Food-Safe FinishesComments (0)
All finishes made after 1972 are food-safe when cured properly. This process can take several weeks after a film has formed. We recommend adding a couple days beyond the products label’s recommendation to allow for temperature and humidity variations. A good rule of thumb is 30 days.
Most folks are concerned about metallic dryers put into oils to speed curing. These are so miniscule in amount that they are not a worry.
As far as we know, there is no finish on the market that has been approved by the FDA as food-safe.
Finishes Salad Bowl Finish:
This product is very similar to another General Finishes
product, Arm-R-Seal. Made from boiled linseed oil and urethane, it creates a
film finish that once cured is safe. We would recommend it for use as a salad
bowl finish and for similar use items. Don’t use it for cutting boards if they
are intended for chopping or cutting.
Food Grade Mineral Oil:
Mineral oil (sometimes
called liquid paraffin) is a non-toxic, non-drying product derived from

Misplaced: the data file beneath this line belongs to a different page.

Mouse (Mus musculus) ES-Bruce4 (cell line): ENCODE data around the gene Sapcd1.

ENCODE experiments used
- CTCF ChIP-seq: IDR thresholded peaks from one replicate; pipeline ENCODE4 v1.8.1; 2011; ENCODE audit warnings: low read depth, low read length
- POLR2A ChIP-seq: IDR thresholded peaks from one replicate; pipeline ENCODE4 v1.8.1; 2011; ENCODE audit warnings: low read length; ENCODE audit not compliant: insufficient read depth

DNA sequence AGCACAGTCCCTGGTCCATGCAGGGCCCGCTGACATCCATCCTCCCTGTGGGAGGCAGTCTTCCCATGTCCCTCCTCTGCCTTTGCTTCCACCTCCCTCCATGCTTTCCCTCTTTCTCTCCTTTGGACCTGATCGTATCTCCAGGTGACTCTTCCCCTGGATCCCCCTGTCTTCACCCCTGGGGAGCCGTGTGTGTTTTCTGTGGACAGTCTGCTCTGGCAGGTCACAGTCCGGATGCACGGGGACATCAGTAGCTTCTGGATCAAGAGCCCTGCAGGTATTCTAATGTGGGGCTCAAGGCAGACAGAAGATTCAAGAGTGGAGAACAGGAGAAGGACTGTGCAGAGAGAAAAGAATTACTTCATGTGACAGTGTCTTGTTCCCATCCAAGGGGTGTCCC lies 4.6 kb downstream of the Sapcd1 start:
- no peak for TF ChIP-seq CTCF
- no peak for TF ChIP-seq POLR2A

petroleum that is colorless, odorless, and flavorless. Its properties prevent
water absorption, which makes food-grade mineral oil a popular choice for
wooden kitchen items such as wooden spoons, bowls, and, of course, cutting
boards and butcher blocks. The key word here is food-safe, as there are types
of mineral oils that are not safe for human consumption; these are often used
as lubricants for machinery or found in auto or hardware stores.
This is the most food-safe of all finishes. It needs to be melted to apply.
Beeswax & Mineral Oil Mix:
This mix is a very popular way to protect your
project. Typically called butcher block conditioner or something similar, it is
available in a wide variety of products on the market, each with a different
mix of oil and wax.
Stains, Paint & Finishes
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